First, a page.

"The governor has made this clear: All these reductions are very difficult," Department of Social Services spokeswoman Lizelda Lopez has said. "They were crafted in a way to affect people with the lowest level of need."

But Donna Calame, executive director of the San Francisco County agency overseeing the IHSS program, says it's wrong to allow bureaucrats who don't understand the program to classify some disabilities as too mild to require help. "This is cutting people who need reminders to take medication, reminders to take a bath, reminders to pick up their apartment so they don't have roaches and rats infesting their apartments, which could lead to evictions," she says.

On Oct. 19, a federal judge in Oakland halted those cuts, which would have taken place Nov. 1 and saved $66 million. Advocates for the disabled argued that the criteria for refusing disabled people help were arbitrary and would cause undue suffering. The state is now expected to ask an appellate court to reinstate the cuts.

In the meantime, local governments are struggling to find ways to continue providing services. San Francisco has a Community Living Fund of a few million dollars; the local Department of Aging and Adult Services is trying to route some federal stimulus cash to pay in-home carers; and social workers have been able to reclassify some recipients so that they fit the definition of the most helpless people, whom the new state budget is designed to spare.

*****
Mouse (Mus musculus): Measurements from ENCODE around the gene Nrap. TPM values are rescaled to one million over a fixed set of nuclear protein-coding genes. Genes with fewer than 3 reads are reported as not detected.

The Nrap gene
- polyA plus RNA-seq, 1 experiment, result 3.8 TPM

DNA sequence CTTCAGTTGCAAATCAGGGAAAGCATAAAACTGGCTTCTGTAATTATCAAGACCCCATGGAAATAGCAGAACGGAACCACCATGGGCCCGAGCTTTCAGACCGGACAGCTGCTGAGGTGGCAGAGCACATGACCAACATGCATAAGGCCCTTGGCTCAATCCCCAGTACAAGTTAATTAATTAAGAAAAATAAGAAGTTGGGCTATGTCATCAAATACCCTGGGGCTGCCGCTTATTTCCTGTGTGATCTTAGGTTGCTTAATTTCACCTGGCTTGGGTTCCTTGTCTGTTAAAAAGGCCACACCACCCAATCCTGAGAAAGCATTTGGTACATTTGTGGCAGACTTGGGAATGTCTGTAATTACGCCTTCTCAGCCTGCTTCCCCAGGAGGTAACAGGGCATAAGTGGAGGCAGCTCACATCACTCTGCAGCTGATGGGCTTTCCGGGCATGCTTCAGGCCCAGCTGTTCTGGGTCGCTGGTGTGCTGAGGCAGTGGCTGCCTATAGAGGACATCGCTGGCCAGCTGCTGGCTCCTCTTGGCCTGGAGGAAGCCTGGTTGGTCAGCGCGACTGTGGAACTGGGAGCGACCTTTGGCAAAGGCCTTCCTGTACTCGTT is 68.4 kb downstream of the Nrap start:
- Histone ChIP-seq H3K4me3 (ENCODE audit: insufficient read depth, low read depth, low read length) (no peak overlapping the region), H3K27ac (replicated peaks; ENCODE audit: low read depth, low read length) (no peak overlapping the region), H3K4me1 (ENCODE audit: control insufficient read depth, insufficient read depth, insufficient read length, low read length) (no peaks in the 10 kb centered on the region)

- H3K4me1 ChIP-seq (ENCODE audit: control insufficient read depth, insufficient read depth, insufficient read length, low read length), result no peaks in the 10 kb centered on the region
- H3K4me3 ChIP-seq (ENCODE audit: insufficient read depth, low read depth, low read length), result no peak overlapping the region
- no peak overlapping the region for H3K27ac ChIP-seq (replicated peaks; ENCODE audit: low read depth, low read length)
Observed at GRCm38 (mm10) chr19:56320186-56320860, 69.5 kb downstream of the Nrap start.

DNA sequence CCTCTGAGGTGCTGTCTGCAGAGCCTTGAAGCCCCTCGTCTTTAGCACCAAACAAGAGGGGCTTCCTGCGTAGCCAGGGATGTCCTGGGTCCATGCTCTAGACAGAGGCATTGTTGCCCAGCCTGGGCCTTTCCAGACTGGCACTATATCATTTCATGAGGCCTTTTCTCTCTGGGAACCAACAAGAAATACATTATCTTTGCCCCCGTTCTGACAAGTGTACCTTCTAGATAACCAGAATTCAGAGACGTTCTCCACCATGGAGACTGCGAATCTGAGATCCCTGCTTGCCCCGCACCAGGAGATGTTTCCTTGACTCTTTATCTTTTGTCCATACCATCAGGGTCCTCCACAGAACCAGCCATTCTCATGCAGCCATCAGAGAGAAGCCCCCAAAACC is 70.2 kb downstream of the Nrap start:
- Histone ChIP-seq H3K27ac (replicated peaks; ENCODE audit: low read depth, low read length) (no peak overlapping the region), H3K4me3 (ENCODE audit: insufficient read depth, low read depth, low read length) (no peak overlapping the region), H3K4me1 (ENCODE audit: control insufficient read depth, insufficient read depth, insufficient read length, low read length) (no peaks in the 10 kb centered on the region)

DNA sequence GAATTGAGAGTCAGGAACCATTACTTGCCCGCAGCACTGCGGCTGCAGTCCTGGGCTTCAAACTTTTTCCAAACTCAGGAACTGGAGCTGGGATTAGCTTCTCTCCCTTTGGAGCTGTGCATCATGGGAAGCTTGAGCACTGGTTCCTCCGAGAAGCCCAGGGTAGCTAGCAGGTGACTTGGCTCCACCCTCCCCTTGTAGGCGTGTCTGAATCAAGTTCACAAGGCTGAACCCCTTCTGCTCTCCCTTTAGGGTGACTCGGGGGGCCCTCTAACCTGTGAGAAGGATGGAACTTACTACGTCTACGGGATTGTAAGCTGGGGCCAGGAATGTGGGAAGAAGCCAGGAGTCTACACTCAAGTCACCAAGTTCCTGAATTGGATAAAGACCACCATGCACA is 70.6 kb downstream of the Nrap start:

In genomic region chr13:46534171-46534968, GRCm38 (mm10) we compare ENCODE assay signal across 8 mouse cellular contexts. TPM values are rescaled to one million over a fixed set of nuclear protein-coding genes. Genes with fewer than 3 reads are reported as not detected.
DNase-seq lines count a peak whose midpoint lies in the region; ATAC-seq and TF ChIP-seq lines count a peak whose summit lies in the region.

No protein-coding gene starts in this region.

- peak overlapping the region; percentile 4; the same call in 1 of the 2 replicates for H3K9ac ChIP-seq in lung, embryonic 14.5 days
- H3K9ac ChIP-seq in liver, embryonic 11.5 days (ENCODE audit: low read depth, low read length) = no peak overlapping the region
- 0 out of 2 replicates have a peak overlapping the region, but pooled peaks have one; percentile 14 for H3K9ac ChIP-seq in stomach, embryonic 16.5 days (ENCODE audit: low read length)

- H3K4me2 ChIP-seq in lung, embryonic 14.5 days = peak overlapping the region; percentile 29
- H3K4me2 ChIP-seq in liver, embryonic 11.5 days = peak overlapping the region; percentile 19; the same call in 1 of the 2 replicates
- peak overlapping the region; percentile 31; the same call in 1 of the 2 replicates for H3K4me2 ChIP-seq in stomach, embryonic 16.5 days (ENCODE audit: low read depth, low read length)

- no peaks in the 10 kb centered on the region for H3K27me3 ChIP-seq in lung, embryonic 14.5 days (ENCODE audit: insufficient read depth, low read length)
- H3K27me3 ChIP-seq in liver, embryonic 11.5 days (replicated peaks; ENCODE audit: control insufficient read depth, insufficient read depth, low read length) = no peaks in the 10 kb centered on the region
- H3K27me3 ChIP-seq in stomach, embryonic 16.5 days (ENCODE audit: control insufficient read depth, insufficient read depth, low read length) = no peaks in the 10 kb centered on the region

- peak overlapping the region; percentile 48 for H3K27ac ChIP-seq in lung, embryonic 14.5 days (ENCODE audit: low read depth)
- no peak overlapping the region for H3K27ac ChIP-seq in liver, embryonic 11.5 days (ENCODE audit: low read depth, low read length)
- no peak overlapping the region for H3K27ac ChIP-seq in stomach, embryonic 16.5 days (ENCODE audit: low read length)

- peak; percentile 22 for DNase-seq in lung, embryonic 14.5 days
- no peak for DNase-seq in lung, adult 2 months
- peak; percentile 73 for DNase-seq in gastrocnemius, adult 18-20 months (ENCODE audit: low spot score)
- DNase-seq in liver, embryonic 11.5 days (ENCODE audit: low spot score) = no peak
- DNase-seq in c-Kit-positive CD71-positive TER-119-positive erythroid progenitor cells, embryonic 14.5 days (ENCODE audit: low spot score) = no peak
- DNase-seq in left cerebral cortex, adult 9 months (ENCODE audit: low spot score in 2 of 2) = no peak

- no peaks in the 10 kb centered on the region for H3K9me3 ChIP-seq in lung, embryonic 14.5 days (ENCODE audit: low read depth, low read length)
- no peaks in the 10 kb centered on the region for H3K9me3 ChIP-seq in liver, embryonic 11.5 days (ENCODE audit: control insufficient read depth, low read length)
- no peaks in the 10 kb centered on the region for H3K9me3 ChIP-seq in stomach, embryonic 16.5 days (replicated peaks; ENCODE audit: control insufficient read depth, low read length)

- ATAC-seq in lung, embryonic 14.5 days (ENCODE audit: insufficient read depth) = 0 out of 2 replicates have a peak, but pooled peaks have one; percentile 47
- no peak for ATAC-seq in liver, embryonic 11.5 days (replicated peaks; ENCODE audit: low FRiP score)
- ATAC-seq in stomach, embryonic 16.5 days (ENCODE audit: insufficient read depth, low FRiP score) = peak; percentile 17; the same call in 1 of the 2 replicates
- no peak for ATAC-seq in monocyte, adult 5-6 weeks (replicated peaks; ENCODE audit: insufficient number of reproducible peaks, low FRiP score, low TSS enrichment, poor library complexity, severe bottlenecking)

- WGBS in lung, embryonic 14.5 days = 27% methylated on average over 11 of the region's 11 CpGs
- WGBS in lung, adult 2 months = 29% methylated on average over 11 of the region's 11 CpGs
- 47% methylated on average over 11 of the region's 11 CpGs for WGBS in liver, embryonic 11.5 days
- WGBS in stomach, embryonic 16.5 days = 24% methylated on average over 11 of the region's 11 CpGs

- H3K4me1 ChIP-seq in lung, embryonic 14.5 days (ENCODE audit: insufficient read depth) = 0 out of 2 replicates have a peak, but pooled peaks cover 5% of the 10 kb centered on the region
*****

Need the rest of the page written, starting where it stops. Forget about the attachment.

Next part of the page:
These efforts, however, won't necessarily help people like Meyer, whose pensions or Social Security income make them too rich for fully subsidized in-home care under new cost-cutting rules that raise the deductible recipients must pay toward in-home care, leaving them around $600 a month for living expenses. Previously they've been permitted $850 a month.

On Oct. 19, attorneys for disability rights group Bay Area ADAPT and other plaintiffs, including Meyer, filed a lawsuit in San Francisco Superior Court complaining that the state's notice of the cuts was confusing and didn't advise recipients of their rights to seek relief.

"These people, these are who Republicans like to call the deserving poor, who worked all their lives, and busted their butts, and then retired," said Elena Ackel, an attorney representing Meyer and his fellow plaintiffs. "Most of them have no savings, and they're going to get their notices in the mail, and they're going to be fucked."

Ackel had hoped to obtain an injunction, but said a judge turned her down, based on the assertion that she had given insufficient notice: "People from the state said we didn't serve them," she said, because she "gave notice on Furlough Friday."

A state government that might possibly have avoided having to pay for care of its poor, elderly, and disabled because it can't afford to stay open on Fridays isn't clever, or even lucky.

It's sick.

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